India Money Market

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Scope of India Money Market



The India money market is a monetary system that involves the lending and borrowing of short-term funds. India money market has seen exponential growth just after the globalization initiative in 1992. It has been observed that financial institutions do employ money market instruments for financing short-term monetary requirements of various sectors such as agriculture, finance and manufacturing. The performance of the India money market has been outstanding in the past 20 years.

Central bank of the country - the Reserve Bank of India (RBI) has always been playing the major role in regulating and controlling the India money market. The intervention of RBI is varied - curbing crisis situations by reducing the cash reserve ratio (CRR) or infusing more money in the economy.

Types of Money Market instruments in India -



Money market instruments take care of the borrowers' short-term needs and render the required liquidity to the lenders. The varied types of India money market instruments are treasury bills, repurchase agreements, commercial papers, certificate of deposit, and banker's acceptance.

  • Treasury Bills (T-Bills) - Treasury bills were first issued by the Indian government in 1917. Treasury bills are short-term financial instruments that are issued by the Central Bank of the country. It is one of the safest money market instruments as it is void of market risks, though the return on investments is not that huge. Treasury bills are circulated by the primary as well as the secondary markets. The maturity periods for treasury bills are respectively 3-month, 6-month and 1-year. The price with which treasury bills are issued comes separate from that of the face value, and the face value is achieved upon maturity. On maturity, one gets the interest on the buy value as well. To be specific, the buy value is determined by a bidding process, that too in auctions.
  • Repurchase Agreements - Repurchase agreements are also called repos. Repos are short-term loans that buyers and sellers agree upon for selling and repurchasing. Repo transactions are allowed only among RBI-approved securities like state and central government securities, T-bills, PSU bonds, FI bonds and corporate bonds. Repurchase agreements, on the other hand, are sold off by sellers, held back with a promise to purchase them back at a certain price and that too would happen on a specific date. The same is the procedure with that of the buyer, who purchases the securities and other instruments and promises to sell them back to the seller at the same time.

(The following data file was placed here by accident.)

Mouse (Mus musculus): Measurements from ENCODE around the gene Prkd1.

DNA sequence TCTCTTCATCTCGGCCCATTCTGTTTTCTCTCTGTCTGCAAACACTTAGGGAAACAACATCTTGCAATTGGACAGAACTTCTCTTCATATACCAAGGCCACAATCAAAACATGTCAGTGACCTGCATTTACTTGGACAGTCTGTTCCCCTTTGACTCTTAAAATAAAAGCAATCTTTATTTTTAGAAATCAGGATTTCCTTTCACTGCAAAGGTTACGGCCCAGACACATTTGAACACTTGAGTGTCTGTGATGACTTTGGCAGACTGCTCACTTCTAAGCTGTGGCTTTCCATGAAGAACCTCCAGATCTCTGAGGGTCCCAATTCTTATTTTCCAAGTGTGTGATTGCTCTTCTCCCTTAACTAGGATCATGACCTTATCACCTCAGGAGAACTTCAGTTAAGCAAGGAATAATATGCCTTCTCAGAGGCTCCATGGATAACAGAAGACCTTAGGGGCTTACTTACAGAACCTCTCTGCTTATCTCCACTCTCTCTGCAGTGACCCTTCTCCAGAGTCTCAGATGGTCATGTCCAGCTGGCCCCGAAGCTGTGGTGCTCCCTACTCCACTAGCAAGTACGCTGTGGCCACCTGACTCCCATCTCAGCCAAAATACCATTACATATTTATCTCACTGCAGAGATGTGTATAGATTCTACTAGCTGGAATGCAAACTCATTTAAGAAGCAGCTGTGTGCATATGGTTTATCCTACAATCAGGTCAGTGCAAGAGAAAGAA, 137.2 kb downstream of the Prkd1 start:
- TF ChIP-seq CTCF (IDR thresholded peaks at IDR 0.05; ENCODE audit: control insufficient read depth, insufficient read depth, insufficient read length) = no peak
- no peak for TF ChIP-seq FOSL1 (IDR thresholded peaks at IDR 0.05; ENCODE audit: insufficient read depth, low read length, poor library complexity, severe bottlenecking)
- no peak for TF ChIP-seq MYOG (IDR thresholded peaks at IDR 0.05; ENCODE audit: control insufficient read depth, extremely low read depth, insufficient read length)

• Commercial Papers - Commercial papers are usually known as promissory notes which are unsecured and are generally issued by companies and financial institutions, at a discounted rate from their face value. The fixed maturity for commercial papers is 1 to 270 days. The purposes with which they are issued are - for financing of inventories, accounts receivables, and settling short-term liabilities or loans. The return on commercial papers is always higher than that of T-bills. Companies which have a strong credit rating, usually issue CPs as they are not backed by collateral securities. Corporations issue CPs for raising working capital and they participate in active trade in the secondary market. It was in 1990 that Commercial papers were first issued in the Indian money market.
  • Certificate of Deposit - A certificate of deposit is a borrowing note for the short-term just similar to that of a promissory note. The bearer of a certificate of deposit receives interest. The maturity date, fixed rate of interest and a fixed value - are the three components of a certificate of deposit. The term is generally between 3 months to 5 years. The funds cannot be withdrawn instantaneously on demand, but has the facility of being liquidated, if a certain amount of penalty is paid. The risk associated with certificate of deposit is higher and so is the return (compared to T-bills). It was in 1989 that the certificate of deposit was first brought into the Indian money market.
  • Banker's Acceptance - A banker's acceptance is also a short-term investment plan that comes from a company or a firm backed by a guarantee from the bank. This guarantee states that the buyer will pay the seller at a future date. One who draws the bill should have a sound credit rating. 90 days is the usual term for these instruments. The term for these instruments can also vary between 30 and 180 days. It is used as time draft to finance imports, exports.
It depends on the economic trends and market situation that RBI takes a step forward to ease out the disparities in the market. Whenever there is a liquidity crunch, the RBI opts either to reduce the Cash Reserve Ratio (CRR) or infuse more money in the economic system. In a recent initiative, for overcoming the liquidity crunch in the Indian money market, the RBI infused more than Rs 75,000 crore along with reductions in the CRR.

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